Can’t find that perfect gift for the holidays? For the guy or gal with everything,consider artwork by Nebraska native son Roy De Forest whose solo exhibition Of Dogs and Men opens at Vinton Street’s Gallery 72 this Dec.8.

De Forest’s quirky, folksy drawings and prints are colorful excursions into a fantasyland populated by oddly drawn people, dogs and farm animals, humorous doodles, and surreal landscapes.

Born and raised on a farm in North Platte, De Forest and his family suffered during the Great Depression, and moved to a new farm in Washington to start anew. Farm life had an influence on De Forest, and rural/farm themes are often depicted in his works.

The Oakland Museum of California Art just this year exhibited the first ever career retrospective of the work of Roy De Forest, who passed away in 2007. Referred to often as an icon of the Funk Art movement, De Forest’s works are intriguing skits of do-it-yourself mythology. He strongly disagreed with the Funk label, preferring the more appropriate term “Nut Art,” a term devised by De Forest and his contemporaries.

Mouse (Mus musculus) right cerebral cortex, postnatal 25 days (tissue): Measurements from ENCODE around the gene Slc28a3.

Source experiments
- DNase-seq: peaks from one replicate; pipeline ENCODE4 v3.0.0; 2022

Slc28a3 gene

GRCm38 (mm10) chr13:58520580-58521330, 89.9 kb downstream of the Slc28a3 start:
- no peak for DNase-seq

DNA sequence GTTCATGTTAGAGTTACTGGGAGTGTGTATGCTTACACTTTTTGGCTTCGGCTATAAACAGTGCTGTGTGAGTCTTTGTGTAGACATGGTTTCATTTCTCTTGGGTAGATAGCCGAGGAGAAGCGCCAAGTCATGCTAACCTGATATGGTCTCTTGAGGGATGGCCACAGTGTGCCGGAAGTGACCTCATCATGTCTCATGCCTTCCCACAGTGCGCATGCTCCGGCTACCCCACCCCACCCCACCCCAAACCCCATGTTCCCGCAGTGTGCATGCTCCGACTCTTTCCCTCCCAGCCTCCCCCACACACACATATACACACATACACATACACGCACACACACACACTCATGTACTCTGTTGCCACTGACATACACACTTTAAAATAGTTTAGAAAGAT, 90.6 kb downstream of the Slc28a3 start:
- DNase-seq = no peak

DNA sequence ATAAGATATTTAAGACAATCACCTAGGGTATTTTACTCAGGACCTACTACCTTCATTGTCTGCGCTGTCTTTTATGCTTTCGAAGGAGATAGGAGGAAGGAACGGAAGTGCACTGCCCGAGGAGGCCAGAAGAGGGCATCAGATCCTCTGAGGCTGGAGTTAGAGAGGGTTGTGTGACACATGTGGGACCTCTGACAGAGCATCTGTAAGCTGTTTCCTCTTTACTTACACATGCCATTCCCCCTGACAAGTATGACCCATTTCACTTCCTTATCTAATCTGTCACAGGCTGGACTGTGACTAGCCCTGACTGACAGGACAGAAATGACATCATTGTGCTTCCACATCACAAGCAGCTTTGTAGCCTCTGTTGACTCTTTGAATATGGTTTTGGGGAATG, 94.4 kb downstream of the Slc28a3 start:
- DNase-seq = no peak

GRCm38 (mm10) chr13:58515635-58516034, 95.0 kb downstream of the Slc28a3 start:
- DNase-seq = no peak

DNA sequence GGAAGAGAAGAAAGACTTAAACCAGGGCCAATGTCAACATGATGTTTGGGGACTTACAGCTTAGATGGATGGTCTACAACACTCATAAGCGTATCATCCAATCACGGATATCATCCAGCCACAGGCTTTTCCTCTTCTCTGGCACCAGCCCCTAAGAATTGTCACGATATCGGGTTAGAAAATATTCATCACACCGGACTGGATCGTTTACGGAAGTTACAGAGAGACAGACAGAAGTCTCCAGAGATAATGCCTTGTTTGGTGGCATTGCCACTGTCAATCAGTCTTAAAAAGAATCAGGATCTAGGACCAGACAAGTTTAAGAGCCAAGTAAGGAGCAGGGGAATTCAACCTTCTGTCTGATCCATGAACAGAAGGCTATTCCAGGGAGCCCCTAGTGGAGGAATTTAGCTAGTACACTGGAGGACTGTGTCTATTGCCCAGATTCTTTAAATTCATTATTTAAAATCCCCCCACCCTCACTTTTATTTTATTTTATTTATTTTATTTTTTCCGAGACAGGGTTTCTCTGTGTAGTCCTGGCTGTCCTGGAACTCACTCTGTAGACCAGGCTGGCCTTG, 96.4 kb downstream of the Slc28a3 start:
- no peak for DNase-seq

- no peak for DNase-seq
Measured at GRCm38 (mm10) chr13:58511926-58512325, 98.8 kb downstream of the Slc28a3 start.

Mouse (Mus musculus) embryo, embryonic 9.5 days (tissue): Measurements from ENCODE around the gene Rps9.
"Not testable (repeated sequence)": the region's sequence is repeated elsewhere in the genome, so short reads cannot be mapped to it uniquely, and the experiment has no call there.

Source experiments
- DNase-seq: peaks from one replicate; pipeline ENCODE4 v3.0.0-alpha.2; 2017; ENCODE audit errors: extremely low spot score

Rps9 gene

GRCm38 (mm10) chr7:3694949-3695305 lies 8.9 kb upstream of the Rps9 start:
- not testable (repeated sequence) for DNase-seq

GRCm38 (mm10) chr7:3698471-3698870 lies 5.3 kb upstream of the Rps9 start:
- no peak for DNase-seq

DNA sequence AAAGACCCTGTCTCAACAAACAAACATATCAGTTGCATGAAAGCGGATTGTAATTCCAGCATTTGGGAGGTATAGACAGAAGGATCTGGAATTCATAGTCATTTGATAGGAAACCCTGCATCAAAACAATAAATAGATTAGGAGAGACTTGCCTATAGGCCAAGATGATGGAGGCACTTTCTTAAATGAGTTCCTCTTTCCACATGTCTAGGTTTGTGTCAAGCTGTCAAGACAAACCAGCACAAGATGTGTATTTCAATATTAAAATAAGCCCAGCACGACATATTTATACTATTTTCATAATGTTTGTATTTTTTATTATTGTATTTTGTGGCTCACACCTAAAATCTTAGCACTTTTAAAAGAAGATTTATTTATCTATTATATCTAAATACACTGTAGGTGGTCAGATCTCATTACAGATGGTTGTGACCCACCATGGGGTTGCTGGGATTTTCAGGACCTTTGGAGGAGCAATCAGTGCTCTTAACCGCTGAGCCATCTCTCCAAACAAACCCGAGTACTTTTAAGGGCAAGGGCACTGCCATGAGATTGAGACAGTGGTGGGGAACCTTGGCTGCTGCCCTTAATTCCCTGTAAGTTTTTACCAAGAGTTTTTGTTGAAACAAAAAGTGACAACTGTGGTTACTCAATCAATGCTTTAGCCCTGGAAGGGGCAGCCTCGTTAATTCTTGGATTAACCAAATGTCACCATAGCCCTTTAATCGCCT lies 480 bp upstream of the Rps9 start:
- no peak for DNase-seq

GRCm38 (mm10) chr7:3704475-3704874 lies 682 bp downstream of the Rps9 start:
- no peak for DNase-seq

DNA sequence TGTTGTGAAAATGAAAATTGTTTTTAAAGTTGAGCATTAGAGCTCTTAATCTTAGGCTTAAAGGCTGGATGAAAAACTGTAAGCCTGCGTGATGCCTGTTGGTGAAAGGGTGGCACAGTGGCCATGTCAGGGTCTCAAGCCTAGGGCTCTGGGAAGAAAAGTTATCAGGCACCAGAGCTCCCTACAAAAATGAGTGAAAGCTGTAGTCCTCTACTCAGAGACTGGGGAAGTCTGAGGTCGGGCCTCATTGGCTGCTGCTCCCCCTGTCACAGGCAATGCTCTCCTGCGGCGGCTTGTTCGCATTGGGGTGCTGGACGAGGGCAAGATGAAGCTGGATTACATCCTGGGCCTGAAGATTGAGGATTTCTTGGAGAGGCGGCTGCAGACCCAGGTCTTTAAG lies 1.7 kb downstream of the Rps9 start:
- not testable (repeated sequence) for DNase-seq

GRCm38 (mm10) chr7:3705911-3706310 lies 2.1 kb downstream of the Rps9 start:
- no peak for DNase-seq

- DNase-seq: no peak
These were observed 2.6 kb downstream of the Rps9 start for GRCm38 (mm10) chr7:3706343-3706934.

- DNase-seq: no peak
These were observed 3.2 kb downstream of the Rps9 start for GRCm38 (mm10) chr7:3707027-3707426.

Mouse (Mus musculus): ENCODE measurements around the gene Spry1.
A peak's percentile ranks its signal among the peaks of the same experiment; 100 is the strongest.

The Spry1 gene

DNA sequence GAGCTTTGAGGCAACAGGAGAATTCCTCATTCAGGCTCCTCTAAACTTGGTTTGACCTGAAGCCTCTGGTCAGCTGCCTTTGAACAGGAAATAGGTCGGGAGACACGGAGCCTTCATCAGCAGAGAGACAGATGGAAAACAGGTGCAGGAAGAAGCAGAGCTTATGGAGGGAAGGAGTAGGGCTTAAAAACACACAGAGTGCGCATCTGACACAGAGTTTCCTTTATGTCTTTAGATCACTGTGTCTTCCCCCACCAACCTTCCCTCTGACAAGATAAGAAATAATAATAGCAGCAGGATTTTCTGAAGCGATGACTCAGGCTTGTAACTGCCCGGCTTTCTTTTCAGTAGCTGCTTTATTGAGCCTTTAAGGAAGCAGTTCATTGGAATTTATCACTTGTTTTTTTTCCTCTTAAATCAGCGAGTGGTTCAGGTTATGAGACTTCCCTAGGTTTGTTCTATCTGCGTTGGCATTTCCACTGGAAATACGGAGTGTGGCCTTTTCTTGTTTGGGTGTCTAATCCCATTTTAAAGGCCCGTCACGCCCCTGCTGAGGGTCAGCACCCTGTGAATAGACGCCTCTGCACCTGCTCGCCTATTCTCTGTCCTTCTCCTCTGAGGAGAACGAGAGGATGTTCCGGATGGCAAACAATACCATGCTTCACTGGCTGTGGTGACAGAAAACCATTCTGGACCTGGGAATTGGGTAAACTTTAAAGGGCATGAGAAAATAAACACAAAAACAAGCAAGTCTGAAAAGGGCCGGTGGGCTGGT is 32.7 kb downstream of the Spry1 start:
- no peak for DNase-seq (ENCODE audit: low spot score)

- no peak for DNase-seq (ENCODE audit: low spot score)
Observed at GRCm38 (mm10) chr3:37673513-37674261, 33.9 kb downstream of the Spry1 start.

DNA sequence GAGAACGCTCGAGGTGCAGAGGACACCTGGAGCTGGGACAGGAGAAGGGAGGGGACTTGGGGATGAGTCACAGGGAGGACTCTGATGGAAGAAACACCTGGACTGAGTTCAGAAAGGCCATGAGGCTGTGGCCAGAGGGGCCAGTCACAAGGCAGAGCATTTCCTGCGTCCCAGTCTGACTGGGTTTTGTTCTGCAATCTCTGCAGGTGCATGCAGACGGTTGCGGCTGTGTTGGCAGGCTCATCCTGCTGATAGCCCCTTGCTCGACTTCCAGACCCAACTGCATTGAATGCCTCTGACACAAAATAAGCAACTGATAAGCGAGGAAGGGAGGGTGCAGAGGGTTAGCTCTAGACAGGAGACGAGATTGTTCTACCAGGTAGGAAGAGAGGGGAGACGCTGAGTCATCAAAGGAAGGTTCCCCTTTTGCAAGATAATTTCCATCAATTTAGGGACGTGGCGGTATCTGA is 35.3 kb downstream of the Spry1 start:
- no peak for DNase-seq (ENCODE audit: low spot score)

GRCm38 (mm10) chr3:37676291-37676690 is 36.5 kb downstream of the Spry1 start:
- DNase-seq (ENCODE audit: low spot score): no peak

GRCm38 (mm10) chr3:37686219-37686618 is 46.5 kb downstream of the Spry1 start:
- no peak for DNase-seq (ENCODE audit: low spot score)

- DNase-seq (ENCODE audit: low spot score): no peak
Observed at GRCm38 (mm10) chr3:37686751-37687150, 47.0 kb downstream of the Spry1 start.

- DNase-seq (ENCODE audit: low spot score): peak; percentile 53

“Nut Art” or not, it’s a somewhat regionally bound (Northern California) genre of colorful, figurative, and funny art that found wider favor and survived as a movement into the 70’s. The work was open-ended, often cartoonish statements that were free from ties to any specific medium or politic; an anything-goes philosophy.

De Forest was an art teacher for almost four decades, and was close friends with two former students, Deborah Butterfield and John Buck. Several prints and drawings, including some with rare, hand-made frames by the artist, are on display and available for purchase.

There is an opening reception on December 8th, from 5pm to 9 pm. The show runs through January 13th, 2018. For more details and gallery hours, go to

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